Partner Piece – Practical Issues Surrounding The Sale Of A Company

November 28, 2017

When one is considering selling a company it is never too early to start planning for the process.  It is vital to have an exit strategy in place if the shareholders wish to maximise the value of their company.  An exit strategy is not just a decision to sell the shares at the highest possible price as soon as possible.  A potential seller needs to consider when is likely to be the optimum time to sell, do they wish to sell all or part of the equity, are they prepared to take shares in a purchaser company, do they want an all cash deal are they prepared to consider an earn out or deferred consideration and do they want a quick sale.


Perhaps the most important consideration is price expectation and this is something that should be discussed with a competent corporate finance adviser as soon as a decision has been taken to exit.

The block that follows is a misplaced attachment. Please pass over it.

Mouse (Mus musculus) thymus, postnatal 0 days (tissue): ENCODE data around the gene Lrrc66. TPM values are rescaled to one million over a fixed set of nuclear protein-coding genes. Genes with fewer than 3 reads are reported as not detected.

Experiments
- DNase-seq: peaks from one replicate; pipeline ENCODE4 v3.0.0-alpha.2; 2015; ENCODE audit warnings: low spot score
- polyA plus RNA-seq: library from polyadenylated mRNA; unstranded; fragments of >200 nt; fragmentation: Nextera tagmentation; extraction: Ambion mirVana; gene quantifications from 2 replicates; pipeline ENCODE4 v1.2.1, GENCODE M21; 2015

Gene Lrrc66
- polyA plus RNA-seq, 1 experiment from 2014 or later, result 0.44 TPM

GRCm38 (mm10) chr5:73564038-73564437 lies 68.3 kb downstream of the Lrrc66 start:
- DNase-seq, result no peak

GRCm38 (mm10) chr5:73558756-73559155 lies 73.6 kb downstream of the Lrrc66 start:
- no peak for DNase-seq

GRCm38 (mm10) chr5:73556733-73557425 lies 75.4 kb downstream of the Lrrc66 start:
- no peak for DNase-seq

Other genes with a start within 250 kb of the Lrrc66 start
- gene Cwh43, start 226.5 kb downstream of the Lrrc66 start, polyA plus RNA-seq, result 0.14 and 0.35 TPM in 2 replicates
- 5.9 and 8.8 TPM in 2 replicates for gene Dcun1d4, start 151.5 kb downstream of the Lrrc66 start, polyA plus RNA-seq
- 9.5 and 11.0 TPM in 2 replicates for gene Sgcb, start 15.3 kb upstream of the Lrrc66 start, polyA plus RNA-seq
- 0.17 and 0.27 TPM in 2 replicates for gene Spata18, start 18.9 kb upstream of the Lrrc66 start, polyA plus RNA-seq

Careful planning well in advance of a purchaser being identified is very important.  This is particularly so in relation to the due diligence exercise which a purchaser will carry out.  In this article I concentrate only on legal due diligence, but a purchaser will typically also carry out financial and commercial due diligence. Legal due diligence is a process that the buyer’s lawyers will conduct and it will be deep and detailed.  It is a process of eliciting information relating to the company in order to understand and identify any legal risks associated with that company.  It is an essential part of the M&A process and enables the potential buyer to understand the company prior to its acquisition.  The information that is discovered on due diligence will enable the appropriate legal documents to be drafted and may, if it discloses something significant, call for indemnities from the sellers and/or a reduction in price.  It can also identify issues which need to be resolved before any deal can close.  Any potential sellers should be discussing with their lawyers and corporate finance advisers any major areas of concern that they are aware of so that preparation can be made in advance of the due diligence process commencing to alleviate these concerns.  Normally an electronic data room will be established into which all relevant documents will be placed and which will be made available to potential purchasers after the entering into of a letter of intent or heads of agreement.  It is unusual for the due diligence exercise to discover issues which are likely to stop the deal going ahead although I have known this happen on one occasion.  The reason why this is unlikely is because any sellers know of such issues if they exist and will take steps to deal with them in advance.  Alongside the request for documentation and its examination by the buyer’s lawyers there will be warranties given by all or some of the sellers in the sale and purchase agreement. The buyer will typically ask for all sellers to give warranties but this will be resisted by sellers who are not involved in management of the business and who do not have knowledge of the day to day activities.  Certainly, financial shareholders for example a private equity company never agree to give warranties relating to the business.  In a significant number of M&A transactions warranty and indemnity insurance is put in place.  This will indemnify the insured for loss resulting from a breach of warranty or tax covenant in a sale and purchase agreement and is typically taken out to protect the sellers against claims.  Typically a policy will offer coverage that matches the liability under representations and warranties in the same as the sale and purchase agreement.  The cost of such insurance is usually around 1% of the transaction value. These warranties will be qualified by disclosures in a “disclosure letter” and the main purpose of these warranties is to produce information alongside the due diligence investigation.  If however there is a breach of warranty then the buyer will have a remedy and will be entitled to claim damages.  The damages will be assessed as being the difference between the value of the company if the breach had not taken place and its actual value.  This is different to an indemnity which would entitle the buyer to recover the total cost of a specific liability.  Indemnities are frequently sought when specific issues are identified as part of the due diligence procedure.